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Infection by the bacterium Bacillus anthracis, which in humans is caused by contact with infected animals or animal products, and ingestion or inhalation of spores of the bacterium. Worldwide concern is focused on the potential use of anthrax as a bioterrorist weapon, in particular as an inhalational agent. The most common naturally occurring form of human anthrax is the cutaneous, and both the inhalational and gastrointestinal forms are quite rare. Anthrax in animals occurs throughout the world, primarily in herbivores, especially cattle, horses, goats, and sheep.
anthraxAn often fatal bacterial infection that occurs when Bacillus anthracis endospores (primarily of grazing herbivorous—cattle, sheep, horses, mules—origin) enter via skin abrasions, inhalation or orally.
ELISA for capsule antigens (95+% senstivity) and protective antigens (72% sensitivity); detection of exotoxins in blood is unreliable.
Prophylaxis (six weeks) with doxycycline or ciprofloxacin; vaccination with anthrax vaccine absorbed; decontamination with aerosolised formalin.
Penicillin, doxycycline; chloramphenicol, erythromycin, tetracycline, ciprofloxacin if (allergic to penicillin).
Anthrax, clinical forms
Inhalation (Anthrax pneumonia, inhalational anthrax, pulmonary anthrax)
An almost universally fatal form due to inhalation of 1 to 2 µm pathogenic endospores, which are deposited in alveoli, engulfed by macrophages and germinate en route to the mediasitinal and peribronchial lymph nodes, producing toxins.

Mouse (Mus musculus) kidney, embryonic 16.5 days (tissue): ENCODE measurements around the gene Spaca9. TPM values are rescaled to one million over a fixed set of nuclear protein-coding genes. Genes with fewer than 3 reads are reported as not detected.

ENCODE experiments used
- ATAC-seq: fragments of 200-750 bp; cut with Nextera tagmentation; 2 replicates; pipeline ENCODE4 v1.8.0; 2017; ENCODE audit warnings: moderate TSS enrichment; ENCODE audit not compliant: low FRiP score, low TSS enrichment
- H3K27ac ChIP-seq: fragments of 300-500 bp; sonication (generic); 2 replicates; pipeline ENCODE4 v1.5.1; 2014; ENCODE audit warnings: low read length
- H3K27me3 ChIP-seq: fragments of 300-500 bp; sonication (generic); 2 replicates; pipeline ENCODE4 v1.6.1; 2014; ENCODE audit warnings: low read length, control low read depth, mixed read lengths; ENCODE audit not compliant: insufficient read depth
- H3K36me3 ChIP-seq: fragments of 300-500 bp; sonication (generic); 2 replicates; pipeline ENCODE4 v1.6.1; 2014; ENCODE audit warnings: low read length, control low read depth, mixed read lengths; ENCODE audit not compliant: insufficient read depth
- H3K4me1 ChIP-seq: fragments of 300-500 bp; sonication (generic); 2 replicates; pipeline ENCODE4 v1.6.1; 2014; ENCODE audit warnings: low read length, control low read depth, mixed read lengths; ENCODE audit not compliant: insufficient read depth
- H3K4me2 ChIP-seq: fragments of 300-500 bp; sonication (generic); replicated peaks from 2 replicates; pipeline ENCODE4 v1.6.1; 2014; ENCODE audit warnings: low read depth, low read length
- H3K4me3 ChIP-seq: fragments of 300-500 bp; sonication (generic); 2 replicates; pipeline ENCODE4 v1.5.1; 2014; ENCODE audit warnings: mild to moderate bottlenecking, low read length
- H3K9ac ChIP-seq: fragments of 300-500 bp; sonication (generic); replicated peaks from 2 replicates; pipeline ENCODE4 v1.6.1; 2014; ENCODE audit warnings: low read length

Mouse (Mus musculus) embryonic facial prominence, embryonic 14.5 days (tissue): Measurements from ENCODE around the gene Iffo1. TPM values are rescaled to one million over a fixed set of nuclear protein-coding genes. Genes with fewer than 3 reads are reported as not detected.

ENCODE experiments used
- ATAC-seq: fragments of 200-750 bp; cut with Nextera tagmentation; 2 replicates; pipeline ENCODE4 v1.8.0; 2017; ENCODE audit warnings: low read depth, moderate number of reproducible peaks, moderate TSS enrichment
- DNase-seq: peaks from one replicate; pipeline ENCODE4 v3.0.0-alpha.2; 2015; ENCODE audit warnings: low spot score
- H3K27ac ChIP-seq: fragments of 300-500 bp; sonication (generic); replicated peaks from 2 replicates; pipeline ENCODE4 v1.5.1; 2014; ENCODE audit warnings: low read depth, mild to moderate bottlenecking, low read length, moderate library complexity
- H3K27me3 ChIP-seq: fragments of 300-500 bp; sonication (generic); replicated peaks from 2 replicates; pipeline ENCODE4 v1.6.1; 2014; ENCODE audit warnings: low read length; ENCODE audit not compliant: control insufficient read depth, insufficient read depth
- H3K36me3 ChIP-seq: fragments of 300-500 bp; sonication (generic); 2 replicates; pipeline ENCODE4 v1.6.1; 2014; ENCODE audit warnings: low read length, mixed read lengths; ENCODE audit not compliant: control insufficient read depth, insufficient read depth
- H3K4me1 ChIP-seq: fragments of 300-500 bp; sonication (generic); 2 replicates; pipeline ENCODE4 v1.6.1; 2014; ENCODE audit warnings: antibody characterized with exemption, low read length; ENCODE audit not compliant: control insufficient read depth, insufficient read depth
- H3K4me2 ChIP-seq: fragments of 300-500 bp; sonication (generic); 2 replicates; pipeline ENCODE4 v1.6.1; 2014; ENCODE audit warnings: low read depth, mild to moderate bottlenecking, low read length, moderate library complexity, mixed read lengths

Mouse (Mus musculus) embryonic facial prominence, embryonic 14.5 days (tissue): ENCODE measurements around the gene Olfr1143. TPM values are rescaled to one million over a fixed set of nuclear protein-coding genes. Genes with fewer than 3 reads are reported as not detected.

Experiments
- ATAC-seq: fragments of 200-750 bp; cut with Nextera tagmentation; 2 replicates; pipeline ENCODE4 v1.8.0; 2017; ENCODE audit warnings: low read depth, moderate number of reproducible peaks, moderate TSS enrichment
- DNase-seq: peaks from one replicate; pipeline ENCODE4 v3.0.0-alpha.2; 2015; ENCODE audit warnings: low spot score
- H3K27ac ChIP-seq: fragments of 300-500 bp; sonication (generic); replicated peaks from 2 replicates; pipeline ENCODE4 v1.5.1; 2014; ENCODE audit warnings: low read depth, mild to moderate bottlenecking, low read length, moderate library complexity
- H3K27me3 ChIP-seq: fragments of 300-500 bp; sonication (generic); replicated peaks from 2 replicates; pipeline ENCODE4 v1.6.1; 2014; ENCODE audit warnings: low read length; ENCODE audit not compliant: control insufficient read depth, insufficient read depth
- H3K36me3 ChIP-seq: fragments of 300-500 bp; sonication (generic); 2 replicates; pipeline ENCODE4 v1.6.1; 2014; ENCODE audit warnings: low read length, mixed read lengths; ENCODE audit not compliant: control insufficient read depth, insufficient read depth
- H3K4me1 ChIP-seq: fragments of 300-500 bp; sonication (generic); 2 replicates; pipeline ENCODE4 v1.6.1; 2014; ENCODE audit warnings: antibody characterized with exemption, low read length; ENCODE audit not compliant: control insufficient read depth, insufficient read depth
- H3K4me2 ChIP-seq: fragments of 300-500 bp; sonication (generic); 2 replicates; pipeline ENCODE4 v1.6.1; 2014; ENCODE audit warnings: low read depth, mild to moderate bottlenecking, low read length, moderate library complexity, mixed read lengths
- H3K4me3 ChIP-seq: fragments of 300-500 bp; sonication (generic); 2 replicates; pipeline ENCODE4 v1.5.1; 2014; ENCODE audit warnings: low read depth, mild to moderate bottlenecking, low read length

Mediastinal widening, pleural effusions, fever, nonproductive cough, myalgia, malaise, haemorrhage, cyanosis, SOB, stridor, shock, death; often accompanied by mesenteric lymphadenitis, diffuse abdominal pain and fever.
Once common among handlers of infected animals (e.g., farmers, wool-sorters, tanners, brushmakers and carpetmakers).
Carbuncle, a cluster of boils that later ulcerates, resulting in a hard black centre surrounded by bright red inflammation; rare cases that become systemic are almost 100% fatal.
After ingesting contaminated meat (2 to 5 days); once ingested, spores germinate, causing ulceration, haemorrhagic and necrotising gastroenteritis.
Fever, diffuse abdominal pain with rebound tenderness, melanic stools, coffee grounds vomit, fluid and electrolyte imbalances, shock; death is due to intestinal perforation or anthrax toxemia.
Uncommon; follows ingestion of contaminated meat.
Cervical oedema, lymphadenopathy (causing dysphagia), respiratory difficulty.
A rare, usually fatal complication of GI or inhalation anthrax, with death occurring 1 to 6 days after onset of illness.
Meningeal symptoms, nuchal rigidity, fever, fatigue, myalgia, headache, nausea, vomiting, agitation, seizures, delirium, followed by neurologic degeneration and death.